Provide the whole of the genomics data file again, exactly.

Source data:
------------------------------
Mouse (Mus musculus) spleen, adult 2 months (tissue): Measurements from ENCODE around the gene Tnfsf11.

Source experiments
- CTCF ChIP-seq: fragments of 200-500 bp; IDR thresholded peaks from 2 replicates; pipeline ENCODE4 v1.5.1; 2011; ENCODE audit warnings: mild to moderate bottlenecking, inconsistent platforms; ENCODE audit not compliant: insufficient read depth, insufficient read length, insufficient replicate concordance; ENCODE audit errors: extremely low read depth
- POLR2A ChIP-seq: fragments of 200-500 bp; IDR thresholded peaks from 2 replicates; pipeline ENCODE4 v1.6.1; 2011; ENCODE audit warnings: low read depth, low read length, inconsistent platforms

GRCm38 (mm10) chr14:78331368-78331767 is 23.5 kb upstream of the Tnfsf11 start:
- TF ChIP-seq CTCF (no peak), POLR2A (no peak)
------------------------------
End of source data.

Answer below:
Mouse (Mus musculus) spleen, adult 2 months (tissue): Measurements from ENCODE around the gene Tnfsf11.

Source experiments
- CTCF ChIP-seq: fragments of 200-500 bp; IDR thresholded peaks from 2 replicates; pipeline ENCODE4 v1.5.1; 2011; ENCODE audit warnings: mild to moderate bottlenecking, inconsistent platforms; ENCODE audit not compliant: insufficient read depth, insufficient read length, insufficient replicate concordance; ENCODE audit errors: extremely low read depth
- POLR2A ChIP-seq: fragments of 200-500 bp; IDR thresholded peaks from 2 replicates; pipeline ENCODE4 v1.6.1; 2011; ENCODE audit warnings: low read depth, low read length, inconsistent platforms

GRCm38 (mm10) chr14:78331368-78331767 is 23.5 kb upstream of the Tnfsf11 start:
- TF ChIP-seq CTCF (no peak), POLR2A (no peak)